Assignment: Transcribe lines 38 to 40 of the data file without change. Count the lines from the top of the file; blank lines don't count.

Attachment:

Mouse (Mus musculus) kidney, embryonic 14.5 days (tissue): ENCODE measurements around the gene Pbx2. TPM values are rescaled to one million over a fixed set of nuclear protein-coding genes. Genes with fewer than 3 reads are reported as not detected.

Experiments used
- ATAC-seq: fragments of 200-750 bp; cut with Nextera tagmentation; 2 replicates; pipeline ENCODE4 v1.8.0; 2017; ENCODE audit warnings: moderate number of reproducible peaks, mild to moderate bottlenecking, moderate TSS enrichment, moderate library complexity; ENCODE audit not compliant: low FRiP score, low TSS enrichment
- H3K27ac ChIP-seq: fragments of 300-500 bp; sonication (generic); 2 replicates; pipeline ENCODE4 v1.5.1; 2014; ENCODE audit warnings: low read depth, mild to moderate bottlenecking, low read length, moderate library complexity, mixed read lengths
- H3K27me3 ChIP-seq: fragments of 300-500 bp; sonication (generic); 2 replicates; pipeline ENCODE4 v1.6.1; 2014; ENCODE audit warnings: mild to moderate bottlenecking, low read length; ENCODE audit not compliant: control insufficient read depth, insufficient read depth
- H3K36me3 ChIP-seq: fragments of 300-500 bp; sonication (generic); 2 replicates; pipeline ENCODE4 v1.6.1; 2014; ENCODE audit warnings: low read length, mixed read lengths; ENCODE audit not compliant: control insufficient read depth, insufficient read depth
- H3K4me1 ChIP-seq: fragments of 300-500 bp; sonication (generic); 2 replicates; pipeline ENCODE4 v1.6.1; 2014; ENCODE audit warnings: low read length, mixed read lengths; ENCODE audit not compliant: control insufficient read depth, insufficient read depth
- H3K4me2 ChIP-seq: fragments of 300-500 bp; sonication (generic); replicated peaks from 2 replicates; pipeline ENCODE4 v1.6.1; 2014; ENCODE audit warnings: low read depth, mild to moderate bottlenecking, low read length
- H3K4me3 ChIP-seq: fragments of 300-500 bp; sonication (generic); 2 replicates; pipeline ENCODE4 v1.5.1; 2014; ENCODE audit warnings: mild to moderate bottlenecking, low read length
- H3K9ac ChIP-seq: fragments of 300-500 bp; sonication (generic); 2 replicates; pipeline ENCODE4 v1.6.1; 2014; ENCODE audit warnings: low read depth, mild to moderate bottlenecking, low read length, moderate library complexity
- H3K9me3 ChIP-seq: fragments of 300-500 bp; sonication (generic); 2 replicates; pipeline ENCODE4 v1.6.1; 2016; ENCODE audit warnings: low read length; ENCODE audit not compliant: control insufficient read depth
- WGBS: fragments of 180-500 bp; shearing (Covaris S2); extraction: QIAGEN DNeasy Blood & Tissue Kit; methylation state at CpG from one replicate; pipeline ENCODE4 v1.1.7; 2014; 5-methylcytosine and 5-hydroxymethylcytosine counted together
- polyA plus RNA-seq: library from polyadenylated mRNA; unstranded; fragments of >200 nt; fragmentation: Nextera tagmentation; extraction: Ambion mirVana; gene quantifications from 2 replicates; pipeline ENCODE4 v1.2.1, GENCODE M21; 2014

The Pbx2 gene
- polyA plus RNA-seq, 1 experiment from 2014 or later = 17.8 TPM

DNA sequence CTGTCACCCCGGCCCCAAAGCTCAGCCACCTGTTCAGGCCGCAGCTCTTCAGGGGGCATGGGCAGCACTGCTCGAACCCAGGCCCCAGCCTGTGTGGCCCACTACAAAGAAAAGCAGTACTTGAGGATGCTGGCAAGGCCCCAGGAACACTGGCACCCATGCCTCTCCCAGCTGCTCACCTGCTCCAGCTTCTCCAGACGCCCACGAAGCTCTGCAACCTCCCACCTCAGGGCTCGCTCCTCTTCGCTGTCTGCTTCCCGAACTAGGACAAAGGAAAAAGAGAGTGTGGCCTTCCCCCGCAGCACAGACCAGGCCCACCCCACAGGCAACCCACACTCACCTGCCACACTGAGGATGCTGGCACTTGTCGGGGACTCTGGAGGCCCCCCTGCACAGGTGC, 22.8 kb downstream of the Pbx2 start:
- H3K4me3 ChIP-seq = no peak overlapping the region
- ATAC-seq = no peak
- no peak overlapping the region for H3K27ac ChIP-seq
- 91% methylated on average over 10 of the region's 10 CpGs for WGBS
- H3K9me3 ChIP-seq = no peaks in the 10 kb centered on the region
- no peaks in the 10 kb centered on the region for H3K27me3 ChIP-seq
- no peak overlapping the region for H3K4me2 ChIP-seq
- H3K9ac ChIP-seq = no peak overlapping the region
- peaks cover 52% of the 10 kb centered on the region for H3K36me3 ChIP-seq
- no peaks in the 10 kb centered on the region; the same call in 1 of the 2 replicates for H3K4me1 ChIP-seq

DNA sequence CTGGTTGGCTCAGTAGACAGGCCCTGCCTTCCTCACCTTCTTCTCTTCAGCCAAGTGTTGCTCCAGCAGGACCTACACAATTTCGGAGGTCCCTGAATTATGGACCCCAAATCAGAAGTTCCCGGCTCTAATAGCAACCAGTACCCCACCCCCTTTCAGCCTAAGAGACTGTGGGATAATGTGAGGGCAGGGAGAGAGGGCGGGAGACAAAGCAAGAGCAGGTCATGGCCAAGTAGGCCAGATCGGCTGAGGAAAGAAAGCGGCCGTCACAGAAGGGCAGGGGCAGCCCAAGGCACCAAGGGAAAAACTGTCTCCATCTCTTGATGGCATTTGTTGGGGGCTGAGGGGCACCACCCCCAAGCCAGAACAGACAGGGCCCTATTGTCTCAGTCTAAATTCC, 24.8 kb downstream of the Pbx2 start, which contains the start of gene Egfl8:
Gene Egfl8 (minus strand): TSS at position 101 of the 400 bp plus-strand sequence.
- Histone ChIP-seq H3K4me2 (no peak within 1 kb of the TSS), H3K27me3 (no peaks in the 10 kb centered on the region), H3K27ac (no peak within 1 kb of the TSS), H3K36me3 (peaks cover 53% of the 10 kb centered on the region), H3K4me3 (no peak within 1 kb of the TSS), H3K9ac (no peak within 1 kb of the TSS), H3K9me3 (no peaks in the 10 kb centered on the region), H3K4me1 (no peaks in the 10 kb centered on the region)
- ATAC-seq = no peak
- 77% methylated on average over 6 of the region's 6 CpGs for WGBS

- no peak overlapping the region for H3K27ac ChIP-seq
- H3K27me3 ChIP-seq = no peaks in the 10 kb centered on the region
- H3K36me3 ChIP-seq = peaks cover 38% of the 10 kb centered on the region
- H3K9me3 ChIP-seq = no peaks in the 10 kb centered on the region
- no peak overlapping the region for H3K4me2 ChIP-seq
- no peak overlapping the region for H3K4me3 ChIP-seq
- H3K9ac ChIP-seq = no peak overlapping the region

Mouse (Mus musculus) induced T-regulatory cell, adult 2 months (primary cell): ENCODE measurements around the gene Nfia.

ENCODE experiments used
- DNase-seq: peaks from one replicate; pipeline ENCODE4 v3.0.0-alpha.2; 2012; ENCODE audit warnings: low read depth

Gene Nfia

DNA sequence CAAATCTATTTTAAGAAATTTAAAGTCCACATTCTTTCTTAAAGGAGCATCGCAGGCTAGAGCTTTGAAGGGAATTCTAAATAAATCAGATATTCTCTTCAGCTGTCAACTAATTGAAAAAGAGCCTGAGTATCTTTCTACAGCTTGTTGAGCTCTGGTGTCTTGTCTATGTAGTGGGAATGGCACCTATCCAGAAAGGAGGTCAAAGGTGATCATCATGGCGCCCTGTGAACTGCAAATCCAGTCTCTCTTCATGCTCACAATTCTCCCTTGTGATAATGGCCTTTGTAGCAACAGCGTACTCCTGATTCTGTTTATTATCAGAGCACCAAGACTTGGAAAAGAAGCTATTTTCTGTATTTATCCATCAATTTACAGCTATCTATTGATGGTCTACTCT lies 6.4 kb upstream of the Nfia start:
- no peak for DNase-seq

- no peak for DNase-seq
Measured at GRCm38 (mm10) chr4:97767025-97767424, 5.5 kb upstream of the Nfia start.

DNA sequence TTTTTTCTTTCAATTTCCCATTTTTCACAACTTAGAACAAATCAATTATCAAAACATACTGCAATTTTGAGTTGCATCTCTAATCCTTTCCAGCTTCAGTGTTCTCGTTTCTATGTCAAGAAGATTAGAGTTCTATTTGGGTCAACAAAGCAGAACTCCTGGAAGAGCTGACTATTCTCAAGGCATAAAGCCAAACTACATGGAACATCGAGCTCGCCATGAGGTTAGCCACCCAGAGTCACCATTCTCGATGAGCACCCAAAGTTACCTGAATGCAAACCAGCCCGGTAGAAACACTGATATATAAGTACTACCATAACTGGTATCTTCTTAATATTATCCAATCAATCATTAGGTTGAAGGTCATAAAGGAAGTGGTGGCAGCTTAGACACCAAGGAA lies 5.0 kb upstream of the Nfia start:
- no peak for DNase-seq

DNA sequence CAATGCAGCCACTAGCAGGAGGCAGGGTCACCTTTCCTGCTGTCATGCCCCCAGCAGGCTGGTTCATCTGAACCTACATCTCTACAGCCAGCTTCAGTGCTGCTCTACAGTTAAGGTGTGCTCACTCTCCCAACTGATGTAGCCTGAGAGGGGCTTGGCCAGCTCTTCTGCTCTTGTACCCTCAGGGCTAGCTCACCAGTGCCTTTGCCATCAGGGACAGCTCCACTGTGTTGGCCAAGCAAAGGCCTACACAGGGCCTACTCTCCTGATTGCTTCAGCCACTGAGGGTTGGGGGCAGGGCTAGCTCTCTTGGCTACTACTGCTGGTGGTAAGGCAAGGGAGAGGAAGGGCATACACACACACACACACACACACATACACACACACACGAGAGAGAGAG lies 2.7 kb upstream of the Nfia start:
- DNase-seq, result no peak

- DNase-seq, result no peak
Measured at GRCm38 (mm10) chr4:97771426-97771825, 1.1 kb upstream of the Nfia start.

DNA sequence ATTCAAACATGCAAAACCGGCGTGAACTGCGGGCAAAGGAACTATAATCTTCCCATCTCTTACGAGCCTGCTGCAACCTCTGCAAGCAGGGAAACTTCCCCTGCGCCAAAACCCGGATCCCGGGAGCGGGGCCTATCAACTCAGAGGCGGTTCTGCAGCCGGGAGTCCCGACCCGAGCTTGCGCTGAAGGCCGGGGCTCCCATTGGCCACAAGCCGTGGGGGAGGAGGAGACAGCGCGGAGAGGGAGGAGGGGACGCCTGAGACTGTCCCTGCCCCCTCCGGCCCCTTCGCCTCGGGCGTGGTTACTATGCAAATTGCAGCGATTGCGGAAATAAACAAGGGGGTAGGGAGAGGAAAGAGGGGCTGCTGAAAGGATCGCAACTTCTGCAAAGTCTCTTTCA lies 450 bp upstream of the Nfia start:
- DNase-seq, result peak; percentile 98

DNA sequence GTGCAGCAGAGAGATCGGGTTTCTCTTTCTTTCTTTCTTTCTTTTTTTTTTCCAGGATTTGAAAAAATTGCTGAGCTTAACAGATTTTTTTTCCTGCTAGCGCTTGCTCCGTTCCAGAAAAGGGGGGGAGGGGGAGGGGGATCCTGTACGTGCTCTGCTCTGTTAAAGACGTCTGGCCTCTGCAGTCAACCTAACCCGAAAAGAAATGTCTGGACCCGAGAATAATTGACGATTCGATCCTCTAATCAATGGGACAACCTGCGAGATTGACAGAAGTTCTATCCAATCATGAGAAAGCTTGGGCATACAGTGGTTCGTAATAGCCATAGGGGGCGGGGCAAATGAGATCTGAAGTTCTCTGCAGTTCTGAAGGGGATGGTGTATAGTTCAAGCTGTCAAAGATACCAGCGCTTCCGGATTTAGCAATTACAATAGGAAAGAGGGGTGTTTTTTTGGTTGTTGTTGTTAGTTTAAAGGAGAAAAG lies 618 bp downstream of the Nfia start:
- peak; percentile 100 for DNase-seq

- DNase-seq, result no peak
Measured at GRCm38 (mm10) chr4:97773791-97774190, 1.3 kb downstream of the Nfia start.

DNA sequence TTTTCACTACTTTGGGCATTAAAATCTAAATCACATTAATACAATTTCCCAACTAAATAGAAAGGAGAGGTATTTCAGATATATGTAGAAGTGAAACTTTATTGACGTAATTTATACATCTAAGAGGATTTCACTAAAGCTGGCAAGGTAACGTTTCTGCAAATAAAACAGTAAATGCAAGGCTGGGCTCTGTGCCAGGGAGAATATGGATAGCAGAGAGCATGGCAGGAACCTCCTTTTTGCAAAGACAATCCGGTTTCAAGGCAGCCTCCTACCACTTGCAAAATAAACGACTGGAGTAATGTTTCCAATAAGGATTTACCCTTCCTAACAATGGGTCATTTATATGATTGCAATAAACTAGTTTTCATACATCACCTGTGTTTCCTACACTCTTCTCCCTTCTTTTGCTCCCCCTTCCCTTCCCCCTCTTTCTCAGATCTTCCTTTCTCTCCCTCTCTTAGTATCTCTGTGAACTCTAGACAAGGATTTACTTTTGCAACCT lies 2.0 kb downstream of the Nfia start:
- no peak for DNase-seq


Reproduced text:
- H3K9ac ChIP-seq = no peak overlapping the region

Mouse (Mus musculus) induced T-regulatory cell, adult 2 months (primary cell): ENCODE measurements around the gene Nfia.

ENCODE experiments used